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Essential Elements of Islamic Business Contracts

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Islamic commercial law of contracts are those that most impact Islamic banking today. However the area of law relating to contracts and their application is a dynamic area of modern-day Sharia’s jurisdiction on commercial laws. Islamic commercial contract prohibits Riba and Gharar, examples of which have been given in classical Islamic jurisprudence called FIQH. Now the accepted thinking is that modern business contracts can be engineered as far as it does not offend anything in the Sharia’s laws pertaining to business

Islamic commercial law is much base around the law of sales termed as bai (an Arabic word for sales). Bai in Islamic commercial law means exchange of one item of property of some value (mal) for another

The Basis of the Law of Sales

 The basis, for most jurists, of the law of sales is that:

  • The parties entering into the sales contract are identified and named
  • The object of the contract is specified
  • That is an offer and acceptance

Basic stipulations

In addition to legal prohibitions in sales contract, there are basic stipulations that need to apply

  • Parties entering into the contract must be sane and legally entitled to do so
  • The object of the contract must be legal and lawful (mutaqawwam)
  • The object of the contract should be specific and known, and the price should be specific and known

Other Stipulations from classical Islamic Jurisprudence

  • Two or more contract should not be connected together in one contract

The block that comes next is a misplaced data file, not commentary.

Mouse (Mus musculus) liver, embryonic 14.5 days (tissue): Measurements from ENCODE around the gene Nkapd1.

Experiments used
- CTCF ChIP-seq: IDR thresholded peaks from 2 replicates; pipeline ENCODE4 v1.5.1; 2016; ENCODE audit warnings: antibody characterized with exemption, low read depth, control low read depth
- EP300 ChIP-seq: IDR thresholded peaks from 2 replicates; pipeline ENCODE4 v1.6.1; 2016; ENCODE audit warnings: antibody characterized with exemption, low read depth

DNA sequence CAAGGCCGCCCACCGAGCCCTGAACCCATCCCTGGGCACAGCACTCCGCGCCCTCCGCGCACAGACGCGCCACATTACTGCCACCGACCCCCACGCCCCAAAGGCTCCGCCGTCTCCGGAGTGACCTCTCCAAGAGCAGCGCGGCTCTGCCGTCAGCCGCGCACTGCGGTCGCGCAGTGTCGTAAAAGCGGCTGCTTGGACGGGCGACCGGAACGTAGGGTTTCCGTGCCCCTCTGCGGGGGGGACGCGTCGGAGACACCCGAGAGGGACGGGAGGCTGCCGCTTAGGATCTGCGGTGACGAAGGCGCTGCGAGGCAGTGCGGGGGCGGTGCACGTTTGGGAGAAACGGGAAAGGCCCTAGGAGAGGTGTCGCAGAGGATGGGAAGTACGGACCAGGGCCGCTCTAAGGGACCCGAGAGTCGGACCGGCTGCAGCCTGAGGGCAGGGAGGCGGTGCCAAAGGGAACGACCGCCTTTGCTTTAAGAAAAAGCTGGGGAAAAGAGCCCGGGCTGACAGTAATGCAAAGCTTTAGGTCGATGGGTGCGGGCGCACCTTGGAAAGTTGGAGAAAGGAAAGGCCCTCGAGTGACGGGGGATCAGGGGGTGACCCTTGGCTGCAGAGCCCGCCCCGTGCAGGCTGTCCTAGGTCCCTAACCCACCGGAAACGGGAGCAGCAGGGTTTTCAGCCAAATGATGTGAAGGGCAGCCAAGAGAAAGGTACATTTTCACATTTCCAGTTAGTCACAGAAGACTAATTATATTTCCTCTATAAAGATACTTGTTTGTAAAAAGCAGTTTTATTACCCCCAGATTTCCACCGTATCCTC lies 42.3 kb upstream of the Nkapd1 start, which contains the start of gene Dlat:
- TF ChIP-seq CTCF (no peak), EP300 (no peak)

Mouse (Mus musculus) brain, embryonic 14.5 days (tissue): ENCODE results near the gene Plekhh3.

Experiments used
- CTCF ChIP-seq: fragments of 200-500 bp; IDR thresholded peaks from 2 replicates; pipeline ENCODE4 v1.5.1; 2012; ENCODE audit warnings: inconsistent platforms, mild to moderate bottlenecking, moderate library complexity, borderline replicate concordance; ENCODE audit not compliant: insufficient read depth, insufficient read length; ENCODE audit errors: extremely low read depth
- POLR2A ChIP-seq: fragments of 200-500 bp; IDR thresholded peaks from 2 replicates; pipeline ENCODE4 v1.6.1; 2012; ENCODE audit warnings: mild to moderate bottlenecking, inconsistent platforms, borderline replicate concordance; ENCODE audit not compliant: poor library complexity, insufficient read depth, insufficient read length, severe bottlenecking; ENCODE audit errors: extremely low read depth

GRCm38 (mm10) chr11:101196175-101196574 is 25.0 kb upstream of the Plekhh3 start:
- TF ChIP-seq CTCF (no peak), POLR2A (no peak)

• Seller should not sell something is not own by the seller – this prevent short selling in modern day Islamic banking
  • Contract should not be make based on some future event (which may or may not happen)
  • Delaying the beginning of a contract

Relevant to Achievement of Sharia’s Objectives

Objective of Islamic law known as Maqasidal Sharia is important in all business transactions, as it provides toolkits and matrix for legislation and independent reasoning. Earlier and cotemporary Islamic scholars have given below as the general objectives of Islamic law (sharia):

  • Faith                                                                              Life                                        
  • Intellect                                                                       Lineage
  • Property                                                                      Protection of Honour                                    
  • Fulfilment of contract                                            Preservation of ties of kinship
  • Honouring the right of one neighbour            Love of God
  • Sincerity                                                                       Trustworthy
  • Moral purity                                                               Social welfare support
  • Freedom                                                                     Human dignity
  • Human fraternity

 All above objectives of Sharia are upheld and supported by the Quran, and are relevant in our human day to day business transactions for the good of mankind. It erases greediness, and selfishness, and promote fairness and equitable distribution of resources for better societies.

4.      Types of Contracts

Islamic contract can generally be grouped into one of the three types:

  • Mutually onerous – each party has responsibility- e.g. Sales transaction one party buys and the other sells
  • Gratuitous – One party gives something to the other (e.g. a loan)
  • Accessary – One party gives assistance to the other e.g. an agent

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